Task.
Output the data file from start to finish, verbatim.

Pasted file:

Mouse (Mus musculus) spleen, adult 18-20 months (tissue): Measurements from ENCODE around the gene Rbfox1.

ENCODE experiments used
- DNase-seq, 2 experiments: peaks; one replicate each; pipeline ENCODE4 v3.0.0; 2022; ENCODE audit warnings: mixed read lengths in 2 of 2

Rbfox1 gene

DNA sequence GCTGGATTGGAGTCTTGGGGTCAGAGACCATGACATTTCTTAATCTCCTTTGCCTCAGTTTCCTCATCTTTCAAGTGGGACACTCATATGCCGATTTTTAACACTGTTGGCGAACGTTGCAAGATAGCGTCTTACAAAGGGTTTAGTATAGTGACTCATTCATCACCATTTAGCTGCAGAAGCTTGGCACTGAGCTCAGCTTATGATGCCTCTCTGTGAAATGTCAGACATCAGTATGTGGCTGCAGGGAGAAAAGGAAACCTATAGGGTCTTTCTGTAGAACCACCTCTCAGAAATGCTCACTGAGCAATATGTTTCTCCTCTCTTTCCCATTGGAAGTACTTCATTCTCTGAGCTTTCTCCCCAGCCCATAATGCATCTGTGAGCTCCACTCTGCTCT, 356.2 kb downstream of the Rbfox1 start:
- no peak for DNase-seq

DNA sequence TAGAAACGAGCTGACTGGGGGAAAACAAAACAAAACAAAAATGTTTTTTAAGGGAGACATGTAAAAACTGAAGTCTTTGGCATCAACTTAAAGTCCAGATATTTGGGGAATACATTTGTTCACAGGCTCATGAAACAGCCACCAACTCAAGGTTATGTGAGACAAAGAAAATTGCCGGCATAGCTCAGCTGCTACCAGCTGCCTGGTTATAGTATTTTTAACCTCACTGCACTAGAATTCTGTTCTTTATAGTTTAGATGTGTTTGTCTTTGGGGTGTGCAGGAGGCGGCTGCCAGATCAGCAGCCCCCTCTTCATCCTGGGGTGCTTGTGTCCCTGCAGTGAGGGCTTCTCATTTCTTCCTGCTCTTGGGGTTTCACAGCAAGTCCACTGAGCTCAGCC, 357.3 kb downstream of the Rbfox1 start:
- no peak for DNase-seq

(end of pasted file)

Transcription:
Mouse (Mus musculus) spleen, adult 18-20 months (tissue): Measurements from ENCODE around the gene Rbfox1.

ENCODE experiments used
- DNase-seq, 2 experiments: peaks; one replicate each; pipeline ENCODE4 v3.0.0; 2022; ENCODE audit warnings: mixed read lengths in 2 of 2

Rbfox1 gene

DNA sequence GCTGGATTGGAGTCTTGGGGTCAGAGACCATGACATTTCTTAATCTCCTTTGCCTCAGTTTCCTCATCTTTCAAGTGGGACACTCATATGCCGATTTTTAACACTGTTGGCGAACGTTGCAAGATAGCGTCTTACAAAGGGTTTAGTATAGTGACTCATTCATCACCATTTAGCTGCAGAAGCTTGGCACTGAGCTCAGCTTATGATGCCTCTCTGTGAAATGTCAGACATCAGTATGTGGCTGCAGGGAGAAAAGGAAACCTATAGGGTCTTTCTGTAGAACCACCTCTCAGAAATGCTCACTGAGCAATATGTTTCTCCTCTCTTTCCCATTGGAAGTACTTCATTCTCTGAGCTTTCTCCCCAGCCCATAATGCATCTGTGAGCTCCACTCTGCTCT, 356.2 kb downstream of the Rbfox1 start:
- no peak for DNase-seq

DNA sequence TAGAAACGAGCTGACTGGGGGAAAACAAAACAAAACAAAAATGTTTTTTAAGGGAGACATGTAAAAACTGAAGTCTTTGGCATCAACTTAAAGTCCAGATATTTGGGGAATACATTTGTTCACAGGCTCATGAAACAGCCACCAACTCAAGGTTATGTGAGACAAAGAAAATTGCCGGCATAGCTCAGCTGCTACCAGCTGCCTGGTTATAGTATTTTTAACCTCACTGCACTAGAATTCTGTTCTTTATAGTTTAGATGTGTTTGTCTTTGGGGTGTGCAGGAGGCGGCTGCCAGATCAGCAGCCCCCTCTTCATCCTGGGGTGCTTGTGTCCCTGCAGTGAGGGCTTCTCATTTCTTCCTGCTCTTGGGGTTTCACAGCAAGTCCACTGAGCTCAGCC, 357.3 kb downstream of the Rbfox1 start:
- no peak for DNase-seq